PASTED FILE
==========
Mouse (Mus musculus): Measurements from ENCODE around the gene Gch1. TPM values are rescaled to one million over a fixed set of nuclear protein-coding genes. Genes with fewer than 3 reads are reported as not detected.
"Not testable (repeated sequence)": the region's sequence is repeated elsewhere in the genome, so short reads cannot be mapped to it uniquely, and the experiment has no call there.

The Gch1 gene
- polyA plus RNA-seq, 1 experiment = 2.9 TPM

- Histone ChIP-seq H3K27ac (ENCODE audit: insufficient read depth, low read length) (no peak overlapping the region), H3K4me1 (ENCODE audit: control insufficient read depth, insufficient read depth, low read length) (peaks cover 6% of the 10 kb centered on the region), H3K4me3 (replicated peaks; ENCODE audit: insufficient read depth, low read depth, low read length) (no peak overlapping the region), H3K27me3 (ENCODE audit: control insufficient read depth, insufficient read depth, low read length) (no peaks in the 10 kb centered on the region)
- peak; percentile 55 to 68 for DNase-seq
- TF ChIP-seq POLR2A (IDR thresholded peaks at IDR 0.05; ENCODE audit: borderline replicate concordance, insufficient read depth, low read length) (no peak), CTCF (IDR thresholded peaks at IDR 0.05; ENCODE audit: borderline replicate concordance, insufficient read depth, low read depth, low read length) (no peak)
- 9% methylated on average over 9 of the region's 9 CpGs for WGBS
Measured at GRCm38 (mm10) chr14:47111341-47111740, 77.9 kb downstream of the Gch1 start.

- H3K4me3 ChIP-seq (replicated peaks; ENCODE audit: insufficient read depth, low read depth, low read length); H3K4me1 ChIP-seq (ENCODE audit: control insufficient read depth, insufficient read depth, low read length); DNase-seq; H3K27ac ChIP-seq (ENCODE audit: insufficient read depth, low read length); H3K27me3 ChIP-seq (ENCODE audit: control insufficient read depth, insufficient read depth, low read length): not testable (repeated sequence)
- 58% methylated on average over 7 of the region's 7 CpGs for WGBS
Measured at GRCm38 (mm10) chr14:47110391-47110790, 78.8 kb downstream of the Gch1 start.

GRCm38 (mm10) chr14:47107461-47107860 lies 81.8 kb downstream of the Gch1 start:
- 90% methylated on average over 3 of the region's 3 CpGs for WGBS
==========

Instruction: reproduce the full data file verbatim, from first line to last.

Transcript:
Mouse (Mus musculus): Measurements from ENCODE around the gene Gch1. TPM values are rescaled to one million over a fixed set of nuclear protein-coding genes. Genes with fewer than 3 reads are reported as not detected.
"Not testable (repeated sequence)": the region's sequence is repeated elsewhere in the genome, so short reads cannot be mapped to it uniquely, and the experiment has no call there.

The Gch1 gene
- polyA plus RNA-seq, 1 experiment = 2.9 TPM

- Histone ChIP-seq H3K27ac (ENCODE audit: insufficient read depth, low read length) (no peak overlapping the region), H3K4me1 (ENCODE audit: control insufficient read depth, insufficient read depth, low read length) (peaks cover 6% of the 10 kb centered on the region), H3K4me3 (replicated peaks; ENCODE audit: insufficient read depth, low read depth, low read length) (no peak overlapping the region), H3K27me3 (ENCODE audit: control insufficient read depth, insufficient read depth, low read length) (no peaks in the 10 kb centered on the region)
- peak; percentile 55 to 68 for DNase-seq
- TF ChIP-seq POLR2A (IDR thresholded peaks at IDR 0.05; ENCODE audit: borderline replicate concordance, insufficient read depth, low read length) (no peak), CTCF (IDR thresholded peaks at IDR 0.05; ENCODE audit: borderline replicate concordance, insufficient read depth, low read depth, low read length) (no peak)
- 9% methylated on average over 9 of the region's 9 CpGs for WGBS
Measured at GRCm38 (mm10) chr14:47111341-47111740, 77.9 kb downstream of the Gch1 start.

- H3K4me3 ChIP-seq (replicated peaks; ENCODE audit: insufficient read depth, low read depth, low read length); H3K4me1 ChIP-seq (ENCODE audit: control insufficient read depth, insufficient read depth, low read length); DNase-seq; H3K27ac ChIP-seq (ENCODE audit: insufficient read depth, low read length); H3K27me3 ChIP-seq (ENCODE audit: control insufficient read depth, insufficient read depth, low read length): not testable (repeated sequence)
- 58% methylated on average over 7 of the region's 7 CpGs for WGBS
Measured at GRCm38 (mm10) chr14:47110391-47110790, 78.8 kb downstream of the Gch1 start.

GRCm38 (mm10) chr14:47107461-47107860 lies 81.8 kb downstream of the Gch1 start:
- 90% methylated on average over 3 of the region's 3 CpGs for WGBS